Two New Active History Posts

30 06 2010

Japanese Canadian Fishing Boat Being Seized, 9 December 1941

The activehistory.ca blog recently carried two posts that caught my eye. The earlier post is by Laura Madakoro and deals with government apologies for historical injustices such as Japanese internment and Bloody Sunday in Northern Ireland. It is a fine piece of work on comparative social memory that is also rather personal. Ms. Madakoro writes: “My grandfather was a fisherman in Tofino (on the west coast of Vancouver Island) when the Japanese attacked Pearl Harbour. His boat was taken by the Canadian government. My father, who was 2 years old at the time, and his parents were interned.”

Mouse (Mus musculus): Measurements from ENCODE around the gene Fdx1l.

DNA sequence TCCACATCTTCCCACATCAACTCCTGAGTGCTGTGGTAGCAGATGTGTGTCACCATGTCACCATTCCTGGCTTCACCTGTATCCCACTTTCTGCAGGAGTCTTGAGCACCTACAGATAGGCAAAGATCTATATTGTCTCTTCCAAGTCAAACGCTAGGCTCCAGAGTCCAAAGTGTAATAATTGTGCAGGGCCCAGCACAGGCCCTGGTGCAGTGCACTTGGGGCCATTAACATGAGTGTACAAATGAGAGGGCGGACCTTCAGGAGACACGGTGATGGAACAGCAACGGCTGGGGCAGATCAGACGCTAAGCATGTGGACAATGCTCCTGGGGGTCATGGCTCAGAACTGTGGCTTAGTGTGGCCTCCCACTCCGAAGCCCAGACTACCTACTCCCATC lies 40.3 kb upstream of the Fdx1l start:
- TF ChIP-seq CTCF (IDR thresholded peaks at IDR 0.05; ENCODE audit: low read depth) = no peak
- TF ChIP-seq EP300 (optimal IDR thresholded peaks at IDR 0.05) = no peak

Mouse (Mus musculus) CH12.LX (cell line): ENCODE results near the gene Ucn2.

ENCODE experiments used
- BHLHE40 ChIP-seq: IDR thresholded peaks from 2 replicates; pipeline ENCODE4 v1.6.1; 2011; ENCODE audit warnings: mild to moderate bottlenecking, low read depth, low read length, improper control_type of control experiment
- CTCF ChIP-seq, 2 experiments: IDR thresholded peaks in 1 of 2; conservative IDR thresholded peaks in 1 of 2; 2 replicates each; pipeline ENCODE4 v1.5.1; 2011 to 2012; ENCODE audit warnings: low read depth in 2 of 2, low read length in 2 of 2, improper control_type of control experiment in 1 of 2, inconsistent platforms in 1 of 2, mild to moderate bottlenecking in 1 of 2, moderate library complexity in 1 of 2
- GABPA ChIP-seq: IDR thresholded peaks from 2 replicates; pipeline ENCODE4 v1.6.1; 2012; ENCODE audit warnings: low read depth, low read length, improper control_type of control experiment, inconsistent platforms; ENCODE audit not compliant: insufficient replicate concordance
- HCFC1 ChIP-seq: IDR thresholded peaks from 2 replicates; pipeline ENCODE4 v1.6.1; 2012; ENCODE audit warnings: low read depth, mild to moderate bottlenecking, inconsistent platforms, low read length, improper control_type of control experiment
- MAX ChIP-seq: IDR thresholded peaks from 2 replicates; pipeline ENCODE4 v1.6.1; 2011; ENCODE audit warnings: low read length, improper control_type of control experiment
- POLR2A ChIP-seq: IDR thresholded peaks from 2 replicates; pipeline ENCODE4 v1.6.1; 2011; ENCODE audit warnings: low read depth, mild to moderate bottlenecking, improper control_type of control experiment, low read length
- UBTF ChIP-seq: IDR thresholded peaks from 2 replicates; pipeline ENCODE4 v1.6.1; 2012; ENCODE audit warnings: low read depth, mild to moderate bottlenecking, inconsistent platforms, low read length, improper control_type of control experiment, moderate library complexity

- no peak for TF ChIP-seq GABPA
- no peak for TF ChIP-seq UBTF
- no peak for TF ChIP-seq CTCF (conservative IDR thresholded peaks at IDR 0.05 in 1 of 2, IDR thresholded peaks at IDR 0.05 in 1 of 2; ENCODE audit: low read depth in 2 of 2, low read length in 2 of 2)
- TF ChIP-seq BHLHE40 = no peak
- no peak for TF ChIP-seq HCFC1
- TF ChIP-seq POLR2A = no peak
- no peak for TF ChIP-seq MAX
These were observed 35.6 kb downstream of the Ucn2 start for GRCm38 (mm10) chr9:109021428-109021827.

Cacao Production

The second post links historical with ongoing injustices and is about the use of coerced labour (i.e., slaves) in the production of chocolate. Karlee Sapoznik’s post notes that consumers boycotts against slave-produced sugar were part of the abolitions campaign. She also reports that “up to 40% of the chocolate we purchase, bring into our homes and eat may be contaminated with slavery”. I like this post because it reminds us that slavery is still a live issue, not something that was totally finished in 1834 or 1865.

40% evil? Or just 40% lipids?

Activehistory.ca has become a very good blog.


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